Mae’r teithiau lleol yr wyf wedi’u gwneud wedi fy mherswadio y gallaf fentro ar daith hirach dros ychydig ddyddiau, gan gychwyn o garreg fy nrws a chario fy magiau. Nid wyf bellach yn teimlo fod rhaid i mi gael cydymaith. Mae hefyd wedi fy nysgu fy mod i’n hoffi beicio ar fy nghyflymder fy hun - mae’n well gen i beidio ceisio curo’r cloc! Mae ychydig o offer beicio yn gaffaeliad gwych hefyd - fy ffefrynnau yw’r trowsus byr â phadin, a'r esgidiau seiclo bendigedig a brynais yn rhad iawn mewn arwerthiant clirio. Llwybrau’r dyfodol? Os bydd tywydd yn caniatáu, yr wyf yn gobeithio beicio i Leeds ar hyd y ‘Trans Pennine Trail’. Erys yr Avenue Verte i Baris yn her ar gyfer y dyfodol pell! Mae Frances yn byw yn Nyffryn Nantlle ers 20 mlynedd ac fe ymunodd â Chymdeithas Eryri fel Gweinyddwraig Swyddfa ym mis Awst 2011.

Dewch i baratoi eich beic at yr haf yn ein gweithdy cynnal a chadw beiciau, 29ain Ebrill, a fydd yn trafod yr holl elfennau o waith cynnal a chadw arferol, o drwsio tyllau i newid ceblau. Archebwch yn gynnar i gadw lle: 01286 685498 info@snowdonia-society.org.uk

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Outdoor recreation

The Solitary Cyclist Frances Smith

Cycling has always been my favourite mode of transport! But in recent years, a sentimental reluctance to upgrade my old 3-speed hub-geared bike, and anxieties about punctures, hills, weather, traffic and lack of a companion, meant that I wasn’t embarking on the long-distance trips I had always dreamt of doing. A friendship with a long-distance cyclist changed this. No, not because I now had a companion, but because witnessing his preparations for an Ireland ‘end-to-end’ trip made me so jealous! He also put me in touch with a bike mechanic on my doorstep. I belatedly remembered my old Raleigh 10-speed tourer, stashed in a friend’s garage 20 years earlier because I couldn’t get on with the drop handlebars. Dusted down and oiled, gears prodded and tweaked, it worked! Replacement of the handlebars and a few other adjustments produced a very comfortable ride. I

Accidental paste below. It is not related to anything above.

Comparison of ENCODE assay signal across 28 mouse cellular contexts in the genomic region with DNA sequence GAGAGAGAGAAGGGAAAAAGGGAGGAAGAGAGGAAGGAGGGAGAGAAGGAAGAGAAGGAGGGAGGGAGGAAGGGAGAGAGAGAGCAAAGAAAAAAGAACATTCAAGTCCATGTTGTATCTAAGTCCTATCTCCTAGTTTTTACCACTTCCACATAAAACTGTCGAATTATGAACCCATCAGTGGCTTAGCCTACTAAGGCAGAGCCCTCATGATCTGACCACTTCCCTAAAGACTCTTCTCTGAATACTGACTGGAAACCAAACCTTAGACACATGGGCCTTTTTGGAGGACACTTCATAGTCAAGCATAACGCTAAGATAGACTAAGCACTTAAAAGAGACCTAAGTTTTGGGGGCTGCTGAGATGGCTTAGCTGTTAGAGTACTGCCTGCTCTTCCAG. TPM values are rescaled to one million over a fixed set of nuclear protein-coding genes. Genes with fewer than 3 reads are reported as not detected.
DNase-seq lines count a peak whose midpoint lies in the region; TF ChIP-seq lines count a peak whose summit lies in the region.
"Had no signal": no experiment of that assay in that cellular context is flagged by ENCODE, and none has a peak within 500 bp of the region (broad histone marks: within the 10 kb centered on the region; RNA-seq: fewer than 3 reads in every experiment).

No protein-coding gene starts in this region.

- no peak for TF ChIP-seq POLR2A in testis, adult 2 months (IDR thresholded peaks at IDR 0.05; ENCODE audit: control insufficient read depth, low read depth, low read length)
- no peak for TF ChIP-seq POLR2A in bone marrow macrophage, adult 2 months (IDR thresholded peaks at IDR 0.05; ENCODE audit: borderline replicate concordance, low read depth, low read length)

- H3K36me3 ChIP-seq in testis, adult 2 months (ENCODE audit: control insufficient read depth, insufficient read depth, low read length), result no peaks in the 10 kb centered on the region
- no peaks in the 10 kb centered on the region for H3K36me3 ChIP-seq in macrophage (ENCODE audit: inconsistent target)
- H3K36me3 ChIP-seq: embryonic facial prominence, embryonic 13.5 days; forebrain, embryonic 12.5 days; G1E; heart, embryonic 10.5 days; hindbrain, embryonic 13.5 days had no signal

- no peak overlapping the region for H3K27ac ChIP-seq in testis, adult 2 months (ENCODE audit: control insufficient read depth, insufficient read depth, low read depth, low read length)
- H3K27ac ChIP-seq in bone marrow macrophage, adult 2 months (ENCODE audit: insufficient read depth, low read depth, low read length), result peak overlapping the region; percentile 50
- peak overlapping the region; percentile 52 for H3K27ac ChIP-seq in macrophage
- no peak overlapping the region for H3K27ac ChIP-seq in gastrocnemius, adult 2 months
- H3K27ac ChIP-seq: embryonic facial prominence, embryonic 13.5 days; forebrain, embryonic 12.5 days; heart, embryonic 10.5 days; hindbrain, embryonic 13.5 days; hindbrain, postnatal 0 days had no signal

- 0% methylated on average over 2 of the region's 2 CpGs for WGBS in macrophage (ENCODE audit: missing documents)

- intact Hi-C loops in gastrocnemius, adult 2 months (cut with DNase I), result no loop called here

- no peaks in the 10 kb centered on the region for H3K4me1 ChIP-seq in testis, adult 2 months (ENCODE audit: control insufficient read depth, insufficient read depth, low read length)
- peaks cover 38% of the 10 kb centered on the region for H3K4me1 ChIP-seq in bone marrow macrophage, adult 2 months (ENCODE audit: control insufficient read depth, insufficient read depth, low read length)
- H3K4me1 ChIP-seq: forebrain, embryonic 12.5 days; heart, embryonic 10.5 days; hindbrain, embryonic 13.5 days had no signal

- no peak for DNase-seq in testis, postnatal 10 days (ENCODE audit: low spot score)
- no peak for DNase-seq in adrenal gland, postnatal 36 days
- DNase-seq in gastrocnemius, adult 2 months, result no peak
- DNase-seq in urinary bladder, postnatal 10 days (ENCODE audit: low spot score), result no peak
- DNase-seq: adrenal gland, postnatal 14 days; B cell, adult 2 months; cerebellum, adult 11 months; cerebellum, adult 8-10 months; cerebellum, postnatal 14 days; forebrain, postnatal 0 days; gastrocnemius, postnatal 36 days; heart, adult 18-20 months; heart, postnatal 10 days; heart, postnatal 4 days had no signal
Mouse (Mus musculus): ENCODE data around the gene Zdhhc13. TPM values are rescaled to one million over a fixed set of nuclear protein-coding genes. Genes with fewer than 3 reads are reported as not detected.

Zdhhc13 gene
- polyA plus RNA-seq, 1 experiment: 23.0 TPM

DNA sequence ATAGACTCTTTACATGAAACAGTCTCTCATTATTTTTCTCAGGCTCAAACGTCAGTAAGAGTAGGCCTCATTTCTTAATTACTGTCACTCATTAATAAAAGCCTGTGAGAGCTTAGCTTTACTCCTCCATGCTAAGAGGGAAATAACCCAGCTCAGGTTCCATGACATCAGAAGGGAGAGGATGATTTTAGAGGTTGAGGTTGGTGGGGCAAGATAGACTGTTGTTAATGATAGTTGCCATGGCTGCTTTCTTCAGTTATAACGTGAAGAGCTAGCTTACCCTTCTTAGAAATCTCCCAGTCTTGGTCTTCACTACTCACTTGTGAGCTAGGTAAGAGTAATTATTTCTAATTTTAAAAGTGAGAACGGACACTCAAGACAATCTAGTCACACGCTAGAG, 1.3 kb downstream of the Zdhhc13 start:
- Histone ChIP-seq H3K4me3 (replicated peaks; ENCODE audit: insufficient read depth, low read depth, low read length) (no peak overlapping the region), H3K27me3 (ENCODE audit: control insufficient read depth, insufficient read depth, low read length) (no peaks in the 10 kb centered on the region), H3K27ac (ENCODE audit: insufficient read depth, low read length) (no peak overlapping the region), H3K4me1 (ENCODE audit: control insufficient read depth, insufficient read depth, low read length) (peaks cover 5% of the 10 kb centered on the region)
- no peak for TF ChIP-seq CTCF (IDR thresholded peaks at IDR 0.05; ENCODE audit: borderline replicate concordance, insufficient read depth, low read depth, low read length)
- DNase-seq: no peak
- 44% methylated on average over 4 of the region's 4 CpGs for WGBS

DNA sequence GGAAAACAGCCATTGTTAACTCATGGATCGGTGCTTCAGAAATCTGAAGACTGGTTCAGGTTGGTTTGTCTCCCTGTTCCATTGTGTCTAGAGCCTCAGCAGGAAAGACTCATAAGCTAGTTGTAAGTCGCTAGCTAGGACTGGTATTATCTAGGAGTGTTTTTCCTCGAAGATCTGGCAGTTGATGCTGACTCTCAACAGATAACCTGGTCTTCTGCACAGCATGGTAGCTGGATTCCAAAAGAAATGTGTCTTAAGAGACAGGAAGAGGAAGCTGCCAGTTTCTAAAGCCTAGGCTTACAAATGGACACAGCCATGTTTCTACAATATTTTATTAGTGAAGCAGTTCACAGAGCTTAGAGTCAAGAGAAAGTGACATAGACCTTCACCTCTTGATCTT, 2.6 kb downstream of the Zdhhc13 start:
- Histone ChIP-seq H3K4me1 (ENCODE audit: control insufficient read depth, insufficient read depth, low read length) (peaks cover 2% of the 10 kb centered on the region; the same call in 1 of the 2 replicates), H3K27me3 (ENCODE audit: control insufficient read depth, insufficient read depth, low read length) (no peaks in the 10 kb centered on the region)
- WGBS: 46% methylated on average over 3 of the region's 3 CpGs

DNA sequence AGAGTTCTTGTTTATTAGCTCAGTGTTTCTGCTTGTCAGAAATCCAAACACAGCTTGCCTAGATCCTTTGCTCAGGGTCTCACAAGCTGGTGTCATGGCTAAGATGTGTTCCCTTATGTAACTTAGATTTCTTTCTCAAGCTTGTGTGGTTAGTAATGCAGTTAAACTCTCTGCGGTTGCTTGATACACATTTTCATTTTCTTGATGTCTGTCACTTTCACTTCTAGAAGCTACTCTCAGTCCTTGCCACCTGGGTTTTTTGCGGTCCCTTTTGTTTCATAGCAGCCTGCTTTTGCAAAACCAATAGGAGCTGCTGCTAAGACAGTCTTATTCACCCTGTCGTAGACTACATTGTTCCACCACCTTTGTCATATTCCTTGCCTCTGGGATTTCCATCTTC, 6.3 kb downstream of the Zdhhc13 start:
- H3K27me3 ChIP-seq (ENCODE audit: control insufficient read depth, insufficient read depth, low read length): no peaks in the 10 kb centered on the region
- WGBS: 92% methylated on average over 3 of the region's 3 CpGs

started exploring local routes (on my own), seeking out the quiet back roads, many of which I had been curious about but never explored when in a car. One route had been beckoning for some time: up the Nantlle Valley to Rhyd Ddu, alongside the river Gwyrfai to Waunfawr and across to Lôn Eifion, a manageable 22 miles…. but with a long 1 in 5 hill! And the A4085 traffic might be fast and scary... But, I persuaded myself, I would be especially alert and hope my high visibility vest would be effective; and there is no shame in getting off and pushing! These fears dampened, map, sandwiches, puncture kit, etc., all packed, off I went. I could have done without the two walkers who accompanied me up The Hill... They must have caught up with me three times, as nausea forced me to stop and rest before setting off again. But when I got to the top, it was a different

^

Dust off your bike and get it ready for summer at our bike maintenance workshop, 29th April, which will cover all the basics of routine maintenance from puncture repair to replacing cables. Book early to secure a place: 01286 685498 info@snowdonia-society.org.uk

story as my wheels and I left them plodding along far behind! The stretch of road from Rhyd Ddu to Waunfawr turned out to be less scary than I had feared. Despite the bends and narrow sections, visibility is generally quite good. The rest of the route is leisurely and mostly traffic-free, with the worst hazards including horse poo, toddlers and dogs! The route leaves Waunfawr, with a partially wooded track passing a riding school and dipping down to the Gwyrfai; Lôn Eifion runs along a tree-lined disused railway, with a gentle uphill gradient. The local trips I have completed have convinced me that I could tackle something more challenging over a period of days, setting off from my own doorstep with overnight luggage on board. I no longer feel a companion would be essential. It has also taught me that much as I love to bowl along under my own steam, I prefer not to be cycling against the clock! Also, some cycling gear is a great asset – my favourites being padded shorts and the fabulous cycling shoes I got very cheap in a sale.

^

Routes for the future? Weather permitting, I hope to cycle to Leeds via the Trans Pennine Trail. The Avenue Verte to Paris remains a more distant challenge!

Mae nifer helaeth o gaffis a thafarndai yn cynnig lluniaeth ar hyd y daith. Mae nodweddion amrywiol y daith yn cynnwys treftadaeth ddiwydiannol chwareli Dyffryn Nantlle, rheilffordd stêm, llynnoedd, yr Wyddfa a Chrib Nantlle.

The route is well provided with cafés and pubs for refreshment. Varied scenery includes the industrial heritage of the Dyffryn Nantlle slate quarries, a steam railway, lakes, Snowdon and the Nantlle Ridge.